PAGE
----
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African-American History Month

This February, during Black History Month, the American Red Cross pays tribute to the Black employees, volunteers and donors who contribute to our humanitarian mission every day. To do that, we’d like to honor the Black men and women whose accomplishments were essential to the American Red Cross history and our mission. 

Here are the stories of several people who played a pivotal role in helping the American Red Cross become the organization that it is today:

Honoring Steve Bullock
Steve Bullock culminated his long career at the American Red Cross in 1999, when he was named Acting President of the national agency in Washington, D.C., becoming the first African American to serve in this role. Prior to assuming this position, he worked for the Red Cross in military installations in the United States, Europe, and Southeast Asia. In 1999, he visited Honduras as it was recovering from Hurricane Mitch to announce that the country would receive $38 million for emergency and relief efforts, making it the largest international disaster relief campaign mounted by the American Red Cross at the time.

 

A Red Cross Trailblazer: Nurse Frances Elliott Davis

In 1915, Frances Elliott Davis, a professional nurse at Freedman’s Hospital in Washington, D.C., applied for American Red Cross service. Initially rejected on the basis of race, Davis persisted and in 1918 became the first African American Red Cross nurse. In the service, she was assigned to move to Chattanooga, Tennessee, where she provided medical care for the families of service members during WWI. She then served as the director of nurses’ training, stationed in Tuskegee, Alabama, and organized the first training school for African American nurses in Michigan.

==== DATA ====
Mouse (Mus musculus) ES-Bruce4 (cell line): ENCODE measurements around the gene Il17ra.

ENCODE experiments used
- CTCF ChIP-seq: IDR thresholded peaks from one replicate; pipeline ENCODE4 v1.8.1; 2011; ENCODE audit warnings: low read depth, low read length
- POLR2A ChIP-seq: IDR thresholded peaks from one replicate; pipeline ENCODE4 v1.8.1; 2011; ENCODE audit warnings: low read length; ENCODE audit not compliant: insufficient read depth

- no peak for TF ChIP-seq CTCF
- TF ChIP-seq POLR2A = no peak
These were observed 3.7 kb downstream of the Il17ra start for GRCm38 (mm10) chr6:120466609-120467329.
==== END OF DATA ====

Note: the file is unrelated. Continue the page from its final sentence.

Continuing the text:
The Legacy of Dr. Jerome Holland

In 1979, Dr. Jerome Holland was appointed by President Jimmy Carter to be the chairman of the American Red Cross Board of Governors – making him the first African American to hold this position. Because of his commitment to the Red Cross, he was appointed again in 1982. While serving on the board, Dr. Holland showed a passion for blood research and worked to consolidate growing laboratory operations for the Red Cross Blood Services program. He encouraged Red Cross regions to integrate their volunteers so important services could be extended to the entire community, regardless of a person’s ethnicity or background.

Read more stories about the Black women and men who dedicated their time and expertise to the American Red Cross. 

The American Red Cross is so grateful to these individuals, and to the many others who have given so much to our mission. We are an organization of inclusivity and compassion, and it is an honor to serve alongside volunteers and supporters who make the Red Cross what it is today.

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